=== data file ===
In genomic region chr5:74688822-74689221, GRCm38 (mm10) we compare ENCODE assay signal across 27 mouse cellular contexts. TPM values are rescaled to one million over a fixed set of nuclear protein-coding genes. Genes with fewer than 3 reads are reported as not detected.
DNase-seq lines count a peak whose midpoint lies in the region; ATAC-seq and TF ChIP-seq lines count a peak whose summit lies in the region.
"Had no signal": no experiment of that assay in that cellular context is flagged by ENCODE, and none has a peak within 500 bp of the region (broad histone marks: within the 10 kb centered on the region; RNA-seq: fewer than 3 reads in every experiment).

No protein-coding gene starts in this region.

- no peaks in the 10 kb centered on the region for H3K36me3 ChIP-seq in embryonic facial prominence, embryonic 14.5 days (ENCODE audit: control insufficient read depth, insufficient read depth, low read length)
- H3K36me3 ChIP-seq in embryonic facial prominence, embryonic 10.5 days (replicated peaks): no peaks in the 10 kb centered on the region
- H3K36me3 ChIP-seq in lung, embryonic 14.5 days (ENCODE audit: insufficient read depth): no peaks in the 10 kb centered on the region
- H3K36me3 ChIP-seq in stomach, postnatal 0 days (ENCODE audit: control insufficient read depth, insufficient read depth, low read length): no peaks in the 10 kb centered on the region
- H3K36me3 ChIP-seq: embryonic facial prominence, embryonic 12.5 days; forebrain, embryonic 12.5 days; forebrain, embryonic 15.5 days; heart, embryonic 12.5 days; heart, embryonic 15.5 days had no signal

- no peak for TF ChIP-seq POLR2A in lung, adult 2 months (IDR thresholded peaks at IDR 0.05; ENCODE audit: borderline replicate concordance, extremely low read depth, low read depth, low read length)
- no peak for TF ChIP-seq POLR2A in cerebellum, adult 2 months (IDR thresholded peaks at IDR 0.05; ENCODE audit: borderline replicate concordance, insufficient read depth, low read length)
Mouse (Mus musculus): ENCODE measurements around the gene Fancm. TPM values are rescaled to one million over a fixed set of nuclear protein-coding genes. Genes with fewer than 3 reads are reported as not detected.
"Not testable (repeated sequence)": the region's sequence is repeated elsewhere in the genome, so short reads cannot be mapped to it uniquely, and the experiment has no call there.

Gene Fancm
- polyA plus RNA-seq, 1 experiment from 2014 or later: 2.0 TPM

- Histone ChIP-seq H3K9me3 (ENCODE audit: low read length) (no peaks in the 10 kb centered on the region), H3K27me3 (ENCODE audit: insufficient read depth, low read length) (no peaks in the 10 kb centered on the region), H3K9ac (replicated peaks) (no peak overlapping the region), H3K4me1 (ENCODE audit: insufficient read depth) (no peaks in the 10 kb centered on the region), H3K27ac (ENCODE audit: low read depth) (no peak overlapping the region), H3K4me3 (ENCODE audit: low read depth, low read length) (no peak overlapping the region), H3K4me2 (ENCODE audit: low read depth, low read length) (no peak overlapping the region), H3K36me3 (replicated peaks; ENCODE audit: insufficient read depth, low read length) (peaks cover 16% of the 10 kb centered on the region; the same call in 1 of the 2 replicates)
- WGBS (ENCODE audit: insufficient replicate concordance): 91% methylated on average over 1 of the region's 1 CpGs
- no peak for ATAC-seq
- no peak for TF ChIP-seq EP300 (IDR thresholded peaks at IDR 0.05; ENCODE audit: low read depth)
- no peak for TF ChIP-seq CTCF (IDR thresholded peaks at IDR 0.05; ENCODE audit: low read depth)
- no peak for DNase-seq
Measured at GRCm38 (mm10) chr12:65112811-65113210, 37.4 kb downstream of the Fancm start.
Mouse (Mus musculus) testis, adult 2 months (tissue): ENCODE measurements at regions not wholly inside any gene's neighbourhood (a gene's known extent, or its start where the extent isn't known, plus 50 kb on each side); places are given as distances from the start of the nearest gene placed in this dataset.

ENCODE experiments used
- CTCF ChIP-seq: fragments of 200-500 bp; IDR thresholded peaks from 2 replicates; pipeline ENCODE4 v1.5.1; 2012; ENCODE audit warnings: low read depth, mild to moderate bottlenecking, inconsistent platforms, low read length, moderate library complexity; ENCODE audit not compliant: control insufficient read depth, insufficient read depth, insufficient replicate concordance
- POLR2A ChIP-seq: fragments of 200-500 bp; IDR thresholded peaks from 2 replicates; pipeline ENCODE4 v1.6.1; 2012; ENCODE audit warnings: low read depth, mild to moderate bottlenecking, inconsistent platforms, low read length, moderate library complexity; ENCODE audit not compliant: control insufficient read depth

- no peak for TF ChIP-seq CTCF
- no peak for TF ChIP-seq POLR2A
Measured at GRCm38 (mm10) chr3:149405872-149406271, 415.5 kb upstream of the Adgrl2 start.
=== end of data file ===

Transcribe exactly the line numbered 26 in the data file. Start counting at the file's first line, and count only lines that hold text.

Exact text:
- POLR2A ChIP-seq: fragments of 200-500 bp; IDR thresholded peaks from 2 replicates; pipeline ENCODE4 v1.6.1; 2012; ENCODE audit warnings: low read depth, mild to moderate bottlenecking, inconsistent platforms, low read length, moderate library complexity; ENCODE audit not compliant: control insufficient read depth